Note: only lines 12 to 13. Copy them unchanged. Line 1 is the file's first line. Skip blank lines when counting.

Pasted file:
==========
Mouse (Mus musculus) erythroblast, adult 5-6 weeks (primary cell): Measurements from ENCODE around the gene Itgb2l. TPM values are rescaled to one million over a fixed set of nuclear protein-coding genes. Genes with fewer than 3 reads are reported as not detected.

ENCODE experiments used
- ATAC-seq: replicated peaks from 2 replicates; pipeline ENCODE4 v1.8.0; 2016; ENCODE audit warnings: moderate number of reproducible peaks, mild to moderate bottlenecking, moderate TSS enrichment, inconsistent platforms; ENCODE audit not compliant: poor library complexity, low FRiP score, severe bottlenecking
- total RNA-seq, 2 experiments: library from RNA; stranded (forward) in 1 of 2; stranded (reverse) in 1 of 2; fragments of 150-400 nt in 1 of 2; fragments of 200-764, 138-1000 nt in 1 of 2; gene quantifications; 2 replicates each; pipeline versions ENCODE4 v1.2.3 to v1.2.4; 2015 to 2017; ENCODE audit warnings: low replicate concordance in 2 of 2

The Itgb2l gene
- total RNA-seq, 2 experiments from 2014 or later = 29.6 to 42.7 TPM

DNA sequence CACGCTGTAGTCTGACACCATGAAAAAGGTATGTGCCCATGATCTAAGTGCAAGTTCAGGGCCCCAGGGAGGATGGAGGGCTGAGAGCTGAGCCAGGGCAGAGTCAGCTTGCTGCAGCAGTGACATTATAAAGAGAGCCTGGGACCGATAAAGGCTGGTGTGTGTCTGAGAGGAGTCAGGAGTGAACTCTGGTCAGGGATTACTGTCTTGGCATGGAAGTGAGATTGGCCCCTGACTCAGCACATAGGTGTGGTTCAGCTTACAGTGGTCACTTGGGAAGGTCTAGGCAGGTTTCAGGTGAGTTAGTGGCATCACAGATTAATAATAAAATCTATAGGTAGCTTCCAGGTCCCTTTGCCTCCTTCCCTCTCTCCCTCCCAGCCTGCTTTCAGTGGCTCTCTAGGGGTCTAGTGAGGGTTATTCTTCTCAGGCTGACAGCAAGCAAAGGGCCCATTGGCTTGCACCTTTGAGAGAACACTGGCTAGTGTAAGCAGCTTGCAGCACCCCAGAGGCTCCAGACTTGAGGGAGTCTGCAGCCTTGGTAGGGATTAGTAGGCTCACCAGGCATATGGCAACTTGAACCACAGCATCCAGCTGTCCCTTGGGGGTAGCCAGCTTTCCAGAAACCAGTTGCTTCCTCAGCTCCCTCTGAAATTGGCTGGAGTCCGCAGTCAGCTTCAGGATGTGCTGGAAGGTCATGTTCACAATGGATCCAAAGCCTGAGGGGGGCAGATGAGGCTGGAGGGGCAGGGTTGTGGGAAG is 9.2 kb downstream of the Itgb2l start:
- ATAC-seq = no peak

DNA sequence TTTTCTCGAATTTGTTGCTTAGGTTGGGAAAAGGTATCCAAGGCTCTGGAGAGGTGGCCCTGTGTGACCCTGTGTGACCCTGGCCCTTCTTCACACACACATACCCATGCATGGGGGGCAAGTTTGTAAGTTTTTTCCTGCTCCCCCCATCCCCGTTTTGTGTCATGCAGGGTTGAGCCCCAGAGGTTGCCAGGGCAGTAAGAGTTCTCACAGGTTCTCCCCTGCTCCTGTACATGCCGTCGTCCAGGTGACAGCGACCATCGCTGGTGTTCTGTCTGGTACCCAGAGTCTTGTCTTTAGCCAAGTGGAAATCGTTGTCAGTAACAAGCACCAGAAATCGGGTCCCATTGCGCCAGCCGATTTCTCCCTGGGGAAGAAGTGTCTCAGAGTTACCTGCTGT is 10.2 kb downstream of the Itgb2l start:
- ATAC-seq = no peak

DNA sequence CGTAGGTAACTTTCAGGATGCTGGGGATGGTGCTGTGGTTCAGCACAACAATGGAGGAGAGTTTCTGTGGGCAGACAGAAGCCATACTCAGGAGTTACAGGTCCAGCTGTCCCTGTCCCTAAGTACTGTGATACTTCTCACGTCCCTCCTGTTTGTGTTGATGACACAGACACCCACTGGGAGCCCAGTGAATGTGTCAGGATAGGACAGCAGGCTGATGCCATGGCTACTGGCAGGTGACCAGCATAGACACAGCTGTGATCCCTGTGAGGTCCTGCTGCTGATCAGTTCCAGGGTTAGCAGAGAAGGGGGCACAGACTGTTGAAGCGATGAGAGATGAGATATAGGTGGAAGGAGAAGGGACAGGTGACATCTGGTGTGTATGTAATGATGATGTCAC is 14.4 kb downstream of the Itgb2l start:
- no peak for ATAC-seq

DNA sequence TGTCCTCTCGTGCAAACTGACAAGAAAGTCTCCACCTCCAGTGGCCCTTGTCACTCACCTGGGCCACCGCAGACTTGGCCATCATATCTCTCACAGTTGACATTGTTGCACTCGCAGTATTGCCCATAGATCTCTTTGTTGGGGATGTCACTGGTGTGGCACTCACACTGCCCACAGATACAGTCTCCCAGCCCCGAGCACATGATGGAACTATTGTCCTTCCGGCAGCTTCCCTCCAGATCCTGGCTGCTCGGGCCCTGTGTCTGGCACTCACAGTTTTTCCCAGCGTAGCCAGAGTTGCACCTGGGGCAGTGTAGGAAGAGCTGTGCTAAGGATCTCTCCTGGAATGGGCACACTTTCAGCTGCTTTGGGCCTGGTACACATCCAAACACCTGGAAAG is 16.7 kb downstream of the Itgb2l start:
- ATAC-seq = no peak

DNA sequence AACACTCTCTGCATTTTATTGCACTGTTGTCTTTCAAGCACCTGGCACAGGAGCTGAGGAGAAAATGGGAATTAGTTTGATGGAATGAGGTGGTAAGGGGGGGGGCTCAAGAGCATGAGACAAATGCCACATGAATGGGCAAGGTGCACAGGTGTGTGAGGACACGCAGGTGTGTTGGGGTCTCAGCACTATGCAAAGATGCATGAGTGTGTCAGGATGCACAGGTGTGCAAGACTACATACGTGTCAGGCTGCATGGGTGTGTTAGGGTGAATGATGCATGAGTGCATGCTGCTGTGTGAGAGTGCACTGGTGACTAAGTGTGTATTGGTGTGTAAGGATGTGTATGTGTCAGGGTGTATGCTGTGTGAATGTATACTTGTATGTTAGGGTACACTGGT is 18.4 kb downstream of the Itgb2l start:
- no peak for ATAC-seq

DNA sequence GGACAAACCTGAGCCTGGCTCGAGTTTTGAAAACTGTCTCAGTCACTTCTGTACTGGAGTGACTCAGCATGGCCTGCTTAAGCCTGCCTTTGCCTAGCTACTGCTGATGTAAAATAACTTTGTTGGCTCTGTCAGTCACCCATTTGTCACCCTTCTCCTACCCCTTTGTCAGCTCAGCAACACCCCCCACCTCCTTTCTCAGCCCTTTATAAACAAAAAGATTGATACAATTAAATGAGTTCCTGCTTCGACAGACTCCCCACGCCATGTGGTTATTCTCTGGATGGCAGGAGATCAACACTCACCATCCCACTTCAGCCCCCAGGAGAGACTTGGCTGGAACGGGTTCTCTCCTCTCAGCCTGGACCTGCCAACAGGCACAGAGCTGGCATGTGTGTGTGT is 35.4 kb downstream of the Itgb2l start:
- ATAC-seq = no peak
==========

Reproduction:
- no peak for ATAC-seq

DNA sequence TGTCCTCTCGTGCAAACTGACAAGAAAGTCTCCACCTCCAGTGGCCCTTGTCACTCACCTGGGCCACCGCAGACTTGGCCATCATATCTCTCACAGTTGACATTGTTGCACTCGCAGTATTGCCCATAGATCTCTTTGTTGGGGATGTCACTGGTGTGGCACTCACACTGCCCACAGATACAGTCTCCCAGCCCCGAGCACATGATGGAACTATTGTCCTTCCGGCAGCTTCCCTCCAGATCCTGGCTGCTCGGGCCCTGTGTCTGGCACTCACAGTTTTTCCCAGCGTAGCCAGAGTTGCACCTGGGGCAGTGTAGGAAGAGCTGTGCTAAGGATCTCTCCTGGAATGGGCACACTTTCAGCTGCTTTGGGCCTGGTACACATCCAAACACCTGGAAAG is 16.7 kb downstream of the Itgb2l start: